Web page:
Irish-medium education sets a high standard
IN his opinion piece on Irish-medium education (Comment, July 30), Danny Kinahan is unfairly dismissive of the role of Irish-medium schools in helping to create a truly integrated education system.
He rejects the many possibilities it affords for educational cooperation and plurality.
Contrary to Mr Kinahan, I unequivocally state that Irish-medium schools are open to all parents and pupils who seek an excellent, bilingual educational experience.
Regarding the question of whether Irish-medium schools deliver a quality education, the previous chief inspector's report, under the previous assessment arrangements, shows that 83% of Irish-medium pupils achieved Level 4 or above in English Keystage 2 assessments.
It also showed 79% achieved a similar standard in maths, out-performing their peers in English-medium schools. This trend continues under the new assessment arrangements.
I challenge Mr Kinahan's defeatist presumption that the low percentage of pupils from a Protestant background at Irish-medium schools won't change.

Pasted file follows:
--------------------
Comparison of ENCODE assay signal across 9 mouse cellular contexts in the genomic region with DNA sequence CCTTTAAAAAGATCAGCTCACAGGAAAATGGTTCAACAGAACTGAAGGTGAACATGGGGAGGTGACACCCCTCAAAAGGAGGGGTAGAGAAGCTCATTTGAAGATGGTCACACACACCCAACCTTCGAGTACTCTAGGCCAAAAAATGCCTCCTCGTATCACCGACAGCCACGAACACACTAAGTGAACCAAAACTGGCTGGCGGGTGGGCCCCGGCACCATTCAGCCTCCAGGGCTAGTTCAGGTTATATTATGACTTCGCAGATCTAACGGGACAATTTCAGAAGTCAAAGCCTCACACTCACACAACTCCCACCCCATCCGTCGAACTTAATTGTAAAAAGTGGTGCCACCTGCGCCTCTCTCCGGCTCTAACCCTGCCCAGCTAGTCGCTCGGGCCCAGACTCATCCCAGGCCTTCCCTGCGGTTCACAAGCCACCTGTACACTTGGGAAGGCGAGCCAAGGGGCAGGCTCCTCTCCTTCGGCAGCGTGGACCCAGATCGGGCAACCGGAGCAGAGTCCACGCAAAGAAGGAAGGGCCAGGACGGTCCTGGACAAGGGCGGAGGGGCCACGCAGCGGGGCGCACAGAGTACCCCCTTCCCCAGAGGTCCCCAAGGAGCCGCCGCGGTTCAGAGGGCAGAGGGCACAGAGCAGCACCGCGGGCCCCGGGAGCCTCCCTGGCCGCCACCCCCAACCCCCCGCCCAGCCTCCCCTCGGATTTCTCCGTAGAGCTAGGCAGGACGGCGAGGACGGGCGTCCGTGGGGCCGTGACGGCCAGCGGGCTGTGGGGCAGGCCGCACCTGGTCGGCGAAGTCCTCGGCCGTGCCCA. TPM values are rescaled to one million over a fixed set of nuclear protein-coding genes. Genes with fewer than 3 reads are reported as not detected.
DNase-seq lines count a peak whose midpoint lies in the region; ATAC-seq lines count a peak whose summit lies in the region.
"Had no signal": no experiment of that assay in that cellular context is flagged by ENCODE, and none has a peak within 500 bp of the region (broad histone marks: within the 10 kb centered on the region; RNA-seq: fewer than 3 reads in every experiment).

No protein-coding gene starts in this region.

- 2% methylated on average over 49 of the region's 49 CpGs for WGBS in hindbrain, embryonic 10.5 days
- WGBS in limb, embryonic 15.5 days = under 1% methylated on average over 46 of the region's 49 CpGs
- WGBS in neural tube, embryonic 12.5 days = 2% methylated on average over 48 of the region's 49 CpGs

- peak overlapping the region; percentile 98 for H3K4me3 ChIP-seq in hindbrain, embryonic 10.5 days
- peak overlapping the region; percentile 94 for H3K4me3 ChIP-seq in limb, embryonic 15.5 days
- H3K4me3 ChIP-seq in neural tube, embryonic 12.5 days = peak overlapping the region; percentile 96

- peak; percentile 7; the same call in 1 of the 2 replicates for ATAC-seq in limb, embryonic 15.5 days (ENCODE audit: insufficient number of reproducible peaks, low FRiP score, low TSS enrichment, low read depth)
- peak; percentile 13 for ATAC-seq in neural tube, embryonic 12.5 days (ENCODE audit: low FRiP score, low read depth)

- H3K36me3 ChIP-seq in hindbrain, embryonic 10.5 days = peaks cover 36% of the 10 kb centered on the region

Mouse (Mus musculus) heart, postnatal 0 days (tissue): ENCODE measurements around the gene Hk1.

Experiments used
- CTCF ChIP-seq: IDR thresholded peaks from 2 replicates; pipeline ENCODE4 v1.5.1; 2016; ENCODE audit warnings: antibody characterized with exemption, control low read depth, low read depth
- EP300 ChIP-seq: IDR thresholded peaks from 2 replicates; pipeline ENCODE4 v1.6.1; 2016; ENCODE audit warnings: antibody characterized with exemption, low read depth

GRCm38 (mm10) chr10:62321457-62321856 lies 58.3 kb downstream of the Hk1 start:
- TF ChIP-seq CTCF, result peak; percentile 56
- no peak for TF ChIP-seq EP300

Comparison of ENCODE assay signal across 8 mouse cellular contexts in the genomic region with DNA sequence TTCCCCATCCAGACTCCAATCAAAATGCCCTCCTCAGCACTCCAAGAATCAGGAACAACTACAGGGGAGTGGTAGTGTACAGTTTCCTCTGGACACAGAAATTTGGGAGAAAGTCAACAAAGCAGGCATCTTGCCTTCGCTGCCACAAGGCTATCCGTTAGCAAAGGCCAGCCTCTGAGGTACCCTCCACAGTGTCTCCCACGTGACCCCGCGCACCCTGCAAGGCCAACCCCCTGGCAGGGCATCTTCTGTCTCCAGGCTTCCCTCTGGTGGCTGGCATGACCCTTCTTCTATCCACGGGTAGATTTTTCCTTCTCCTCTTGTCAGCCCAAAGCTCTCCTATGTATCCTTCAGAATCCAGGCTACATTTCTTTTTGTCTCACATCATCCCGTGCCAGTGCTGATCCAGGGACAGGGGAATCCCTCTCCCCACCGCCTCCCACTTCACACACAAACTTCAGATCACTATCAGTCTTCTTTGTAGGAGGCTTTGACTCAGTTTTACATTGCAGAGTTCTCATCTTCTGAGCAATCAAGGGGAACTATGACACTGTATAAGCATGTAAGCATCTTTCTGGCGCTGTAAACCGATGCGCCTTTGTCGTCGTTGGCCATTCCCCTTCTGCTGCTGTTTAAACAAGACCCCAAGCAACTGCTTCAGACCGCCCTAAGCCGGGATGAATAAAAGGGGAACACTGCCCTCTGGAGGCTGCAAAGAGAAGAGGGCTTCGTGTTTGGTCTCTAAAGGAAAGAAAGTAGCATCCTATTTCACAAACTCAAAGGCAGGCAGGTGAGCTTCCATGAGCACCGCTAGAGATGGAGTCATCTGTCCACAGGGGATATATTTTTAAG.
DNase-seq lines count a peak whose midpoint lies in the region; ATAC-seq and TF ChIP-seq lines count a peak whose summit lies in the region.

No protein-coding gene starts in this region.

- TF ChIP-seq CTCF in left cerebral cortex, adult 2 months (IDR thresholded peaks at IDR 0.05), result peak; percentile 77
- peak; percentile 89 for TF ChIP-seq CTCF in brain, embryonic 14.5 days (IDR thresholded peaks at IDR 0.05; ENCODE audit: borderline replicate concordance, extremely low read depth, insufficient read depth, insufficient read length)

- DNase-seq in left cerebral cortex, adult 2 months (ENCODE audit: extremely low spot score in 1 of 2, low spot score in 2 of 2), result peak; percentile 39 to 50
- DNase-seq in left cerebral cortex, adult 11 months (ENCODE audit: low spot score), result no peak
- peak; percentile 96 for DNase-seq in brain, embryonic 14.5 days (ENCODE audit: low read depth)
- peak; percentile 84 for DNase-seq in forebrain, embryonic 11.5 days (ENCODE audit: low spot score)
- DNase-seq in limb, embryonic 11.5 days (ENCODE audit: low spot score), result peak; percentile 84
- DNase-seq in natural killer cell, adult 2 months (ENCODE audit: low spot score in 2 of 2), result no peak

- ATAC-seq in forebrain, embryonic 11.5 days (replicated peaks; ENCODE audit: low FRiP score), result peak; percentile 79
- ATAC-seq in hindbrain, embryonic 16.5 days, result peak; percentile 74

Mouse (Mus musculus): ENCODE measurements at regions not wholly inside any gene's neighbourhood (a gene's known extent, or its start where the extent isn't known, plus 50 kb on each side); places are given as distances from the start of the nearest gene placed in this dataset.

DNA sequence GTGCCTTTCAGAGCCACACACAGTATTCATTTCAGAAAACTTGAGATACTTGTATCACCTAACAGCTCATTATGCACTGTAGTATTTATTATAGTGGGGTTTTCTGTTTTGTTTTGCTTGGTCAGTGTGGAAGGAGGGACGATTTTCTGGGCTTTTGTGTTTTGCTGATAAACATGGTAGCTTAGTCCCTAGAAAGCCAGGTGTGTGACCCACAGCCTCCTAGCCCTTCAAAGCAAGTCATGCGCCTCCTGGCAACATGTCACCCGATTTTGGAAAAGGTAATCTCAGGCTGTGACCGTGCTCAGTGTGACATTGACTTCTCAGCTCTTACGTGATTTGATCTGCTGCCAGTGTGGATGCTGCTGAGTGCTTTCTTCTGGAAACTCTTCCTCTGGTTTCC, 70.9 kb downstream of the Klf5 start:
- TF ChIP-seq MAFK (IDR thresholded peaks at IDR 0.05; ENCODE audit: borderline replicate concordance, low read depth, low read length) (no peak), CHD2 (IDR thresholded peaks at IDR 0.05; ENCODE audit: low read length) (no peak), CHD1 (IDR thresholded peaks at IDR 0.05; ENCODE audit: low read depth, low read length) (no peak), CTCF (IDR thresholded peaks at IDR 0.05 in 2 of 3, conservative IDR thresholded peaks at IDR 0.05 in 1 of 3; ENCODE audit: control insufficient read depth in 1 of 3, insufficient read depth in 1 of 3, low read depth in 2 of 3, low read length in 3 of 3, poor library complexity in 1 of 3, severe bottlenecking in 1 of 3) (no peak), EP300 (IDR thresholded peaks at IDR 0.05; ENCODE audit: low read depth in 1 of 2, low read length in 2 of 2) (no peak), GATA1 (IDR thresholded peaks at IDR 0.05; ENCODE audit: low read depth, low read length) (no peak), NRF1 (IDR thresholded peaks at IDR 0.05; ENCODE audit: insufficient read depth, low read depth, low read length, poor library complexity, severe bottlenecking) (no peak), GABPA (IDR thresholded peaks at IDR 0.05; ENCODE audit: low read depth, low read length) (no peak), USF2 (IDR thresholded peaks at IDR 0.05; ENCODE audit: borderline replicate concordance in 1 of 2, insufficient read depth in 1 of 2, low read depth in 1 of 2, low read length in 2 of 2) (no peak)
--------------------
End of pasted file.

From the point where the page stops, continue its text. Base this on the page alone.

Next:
If anything, the argument should be made that the percentage will increase, particularly following the growth of Gaelic-medium education in Scotland where the vast majority of pupils are Protestant.
This refutes the assertion that there is a lack of interest or a disconnect among the Protestant community.
Our view is that demand for this new, vital and dynamic sector will increase across all sections of the community when parents become more aware of the choices available to them.
Prince Charles has spoken passionately about the Gaelic language, acknowledging not only its cultural and linguistic benefits.
A truly shared vision for education should not pigeon-hole entire sectors and pander to the 'them-and-us' mentality.
I challenge Mr Kinahan to play a positive role in ensuring that language is never perceived as a political weapon, rather that it can be enjoyed and learned by all for the many benefits it offers to children – bilingualism, cognitive advantages, greater tolerance and cultural awareness.
DR MICHEAL O DUIBH
Chief executive, Comhairle na Gaelscolaiochta